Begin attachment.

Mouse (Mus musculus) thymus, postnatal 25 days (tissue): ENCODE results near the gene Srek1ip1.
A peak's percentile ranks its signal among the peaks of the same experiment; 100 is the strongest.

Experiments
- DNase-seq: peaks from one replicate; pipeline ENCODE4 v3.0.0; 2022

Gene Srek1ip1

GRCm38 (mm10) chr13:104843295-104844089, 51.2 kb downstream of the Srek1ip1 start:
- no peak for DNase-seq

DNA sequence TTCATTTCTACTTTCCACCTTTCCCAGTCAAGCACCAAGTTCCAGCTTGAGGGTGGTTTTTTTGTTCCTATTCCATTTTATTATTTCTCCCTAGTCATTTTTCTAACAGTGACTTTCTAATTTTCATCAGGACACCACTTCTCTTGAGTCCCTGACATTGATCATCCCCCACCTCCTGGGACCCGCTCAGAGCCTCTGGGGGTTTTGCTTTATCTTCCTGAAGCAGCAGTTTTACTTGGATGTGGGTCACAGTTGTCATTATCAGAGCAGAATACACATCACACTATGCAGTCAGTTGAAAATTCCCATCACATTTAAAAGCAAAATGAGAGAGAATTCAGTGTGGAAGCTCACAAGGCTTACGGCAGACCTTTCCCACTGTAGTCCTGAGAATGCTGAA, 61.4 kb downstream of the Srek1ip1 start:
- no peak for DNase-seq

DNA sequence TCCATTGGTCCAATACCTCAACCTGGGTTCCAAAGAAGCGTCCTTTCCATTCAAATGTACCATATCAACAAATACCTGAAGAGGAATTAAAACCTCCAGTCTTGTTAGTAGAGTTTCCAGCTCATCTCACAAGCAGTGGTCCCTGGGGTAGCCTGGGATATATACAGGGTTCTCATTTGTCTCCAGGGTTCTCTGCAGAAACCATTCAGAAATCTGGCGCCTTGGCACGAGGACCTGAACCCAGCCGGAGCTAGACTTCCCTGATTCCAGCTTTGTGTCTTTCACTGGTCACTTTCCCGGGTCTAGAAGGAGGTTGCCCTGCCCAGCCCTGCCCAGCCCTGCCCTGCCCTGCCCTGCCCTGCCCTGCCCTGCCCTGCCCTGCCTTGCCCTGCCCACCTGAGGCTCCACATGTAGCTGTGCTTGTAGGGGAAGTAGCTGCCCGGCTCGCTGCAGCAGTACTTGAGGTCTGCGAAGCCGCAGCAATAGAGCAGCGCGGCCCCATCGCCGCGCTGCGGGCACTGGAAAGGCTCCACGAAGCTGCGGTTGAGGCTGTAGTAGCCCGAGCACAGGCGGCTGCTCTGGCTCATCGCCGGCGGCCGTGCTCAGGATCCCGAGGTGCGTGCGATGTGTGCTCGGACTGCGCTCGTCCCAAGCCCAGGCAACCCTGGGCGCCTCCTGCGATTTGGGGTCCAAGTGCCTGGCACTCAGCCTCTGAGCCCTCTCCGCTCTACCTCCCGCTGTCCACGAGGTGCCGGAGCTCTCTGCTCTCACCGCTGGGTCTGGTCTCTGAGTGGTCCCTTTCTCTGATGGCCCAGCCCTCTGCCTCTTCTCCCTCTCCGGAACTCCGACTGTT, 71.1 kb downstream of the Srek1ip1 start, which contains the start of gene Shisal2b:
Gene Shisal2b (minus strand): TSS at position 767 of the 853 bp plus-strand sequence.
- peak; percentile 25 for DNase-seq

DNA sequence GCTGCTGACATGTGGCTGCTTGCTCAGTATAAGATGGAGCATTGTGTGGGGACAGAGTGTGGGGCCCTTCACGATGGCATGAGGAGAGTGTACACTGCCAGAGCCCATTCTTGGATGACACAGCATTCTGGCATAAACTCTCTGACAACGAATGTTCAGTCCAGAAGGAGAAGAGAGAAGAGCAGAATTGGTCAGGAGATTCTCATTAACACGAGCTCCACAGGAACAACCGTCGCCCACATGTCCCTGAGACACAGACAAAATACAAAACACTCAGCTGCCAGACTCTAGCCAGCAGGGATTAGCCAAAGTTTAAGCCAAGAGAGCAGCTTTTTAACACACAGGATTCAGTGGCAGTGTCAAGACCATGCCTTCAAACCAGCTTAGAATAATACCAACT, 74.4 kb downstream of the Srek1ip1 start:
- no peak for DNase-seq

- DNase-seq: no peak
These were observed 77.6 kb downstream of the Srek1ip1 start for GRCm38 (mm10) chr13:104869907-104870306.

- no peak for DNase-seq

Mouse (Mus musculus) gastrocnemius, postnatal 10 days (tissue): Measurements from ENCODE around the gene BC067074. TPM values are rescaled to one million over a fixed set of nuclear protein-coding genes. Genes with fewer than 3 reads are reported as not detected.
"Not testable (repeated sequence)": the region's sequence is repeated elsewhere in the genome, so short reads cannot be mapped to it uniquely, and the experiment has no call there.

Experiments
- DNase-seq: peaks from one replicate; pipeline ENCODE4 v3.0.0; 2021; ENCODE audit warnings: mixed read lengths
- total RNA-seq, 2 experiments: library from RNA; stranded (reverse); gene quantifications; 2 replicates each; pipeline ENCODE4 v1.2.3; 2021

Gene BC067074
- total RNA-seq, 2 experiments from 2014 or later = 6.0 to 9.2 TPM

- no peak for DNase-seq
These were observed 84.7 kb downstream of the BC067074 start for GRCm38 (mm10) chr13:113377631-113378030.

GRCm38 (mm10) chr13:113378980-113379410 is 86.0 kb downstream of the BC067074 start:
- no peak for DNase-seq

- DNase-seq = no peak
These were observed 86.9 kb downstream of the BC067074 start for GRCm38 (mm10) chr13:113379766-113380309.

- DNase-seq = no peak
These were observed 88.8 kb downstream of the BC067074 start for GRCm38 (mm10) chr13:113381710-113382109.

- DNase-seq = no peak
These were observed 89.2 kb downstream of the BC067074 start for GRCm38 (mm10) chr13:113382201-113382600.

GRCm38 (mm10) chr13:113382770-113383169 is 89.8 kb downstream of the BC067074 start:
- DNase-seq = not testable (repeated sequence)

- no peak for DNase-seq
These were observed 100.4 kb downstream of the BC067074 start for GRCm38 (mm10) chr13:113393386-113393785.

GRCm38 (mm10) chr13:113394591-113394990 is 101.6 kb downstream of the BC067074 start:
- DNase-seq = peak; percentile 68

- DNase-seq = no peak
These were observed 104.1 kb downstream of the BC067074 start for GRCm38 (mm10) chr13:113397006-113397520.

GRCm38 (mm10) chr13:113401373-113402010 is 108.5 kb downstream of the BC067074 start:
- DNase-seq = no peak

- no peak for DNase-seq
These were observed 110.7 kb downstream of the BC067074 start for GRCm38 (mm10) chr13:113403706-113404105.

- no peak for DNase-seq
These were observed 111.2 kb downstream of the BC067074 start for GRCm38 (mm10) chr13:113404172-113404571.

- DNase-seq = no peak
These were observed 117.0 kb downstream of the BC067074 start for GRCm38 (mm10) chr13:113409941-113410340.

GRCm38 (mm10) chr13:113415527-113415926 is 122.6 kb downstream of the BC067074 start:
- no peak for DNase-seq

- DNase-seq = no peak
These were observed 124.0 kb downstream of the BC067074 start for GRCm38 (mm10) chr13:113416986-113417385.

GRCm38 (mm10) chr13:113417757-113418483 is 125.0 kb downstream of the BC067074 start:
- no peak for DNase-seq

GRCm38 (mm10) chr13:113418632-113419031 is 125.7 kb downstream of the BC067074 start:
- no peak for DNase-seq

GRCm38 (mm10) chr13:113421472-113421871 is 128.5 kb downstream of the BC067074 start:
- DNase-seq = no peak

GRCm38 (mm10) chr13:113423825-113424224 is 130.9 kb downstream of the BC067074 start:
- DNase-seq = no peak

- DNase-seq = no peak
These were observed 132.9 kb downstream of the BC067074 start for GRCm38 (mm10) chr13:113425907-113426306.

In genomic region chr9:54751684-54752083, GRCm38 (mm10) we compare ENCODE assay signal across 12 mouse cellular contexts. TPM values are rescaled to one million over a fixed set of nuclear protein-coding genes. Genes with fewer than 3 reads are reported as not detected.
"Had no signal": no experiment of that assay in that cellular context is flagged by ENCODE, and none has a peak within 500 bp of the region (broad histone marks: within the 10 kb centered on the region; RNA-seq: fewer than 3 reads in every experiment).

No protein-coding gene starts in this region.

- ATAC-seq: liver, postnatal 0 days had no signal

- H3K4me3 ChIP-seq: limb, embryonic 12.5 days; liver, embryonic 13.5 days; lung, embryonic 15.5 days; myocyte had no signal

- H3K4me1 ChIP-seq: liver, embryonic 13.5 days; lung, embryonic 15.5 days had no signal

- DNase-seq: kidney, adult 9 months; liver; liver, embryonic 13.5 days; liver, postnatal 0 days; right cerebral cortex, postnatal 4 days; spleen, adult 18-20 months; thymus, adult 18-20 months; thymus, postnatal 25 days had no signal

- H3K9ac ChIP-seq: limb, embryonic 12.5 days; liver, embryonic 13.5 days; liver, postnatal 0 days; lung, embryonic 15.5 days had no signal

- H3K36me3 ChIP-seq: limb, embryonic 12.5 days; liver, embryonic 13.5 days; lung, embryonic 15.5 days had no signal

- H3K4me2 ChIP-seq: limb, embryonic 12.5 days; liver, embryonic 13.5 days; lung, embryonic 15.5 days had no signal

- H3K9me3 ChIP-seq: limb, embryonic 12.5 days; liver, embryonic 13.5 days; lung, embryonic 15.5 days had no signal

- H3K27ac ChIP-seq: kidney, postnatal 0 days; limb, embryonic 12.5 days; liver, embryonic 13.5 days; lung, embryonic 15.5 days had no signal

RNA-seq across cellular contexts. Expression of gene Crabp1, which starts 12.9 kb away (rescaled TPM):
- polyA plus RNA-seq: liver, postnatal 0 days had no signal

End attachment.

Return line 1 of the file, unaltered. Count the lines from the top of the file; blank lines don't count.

Mouse (Mus musculus) thymus, postnatal 25 days (tissue): ENCODE results near the gene Srek1ip1.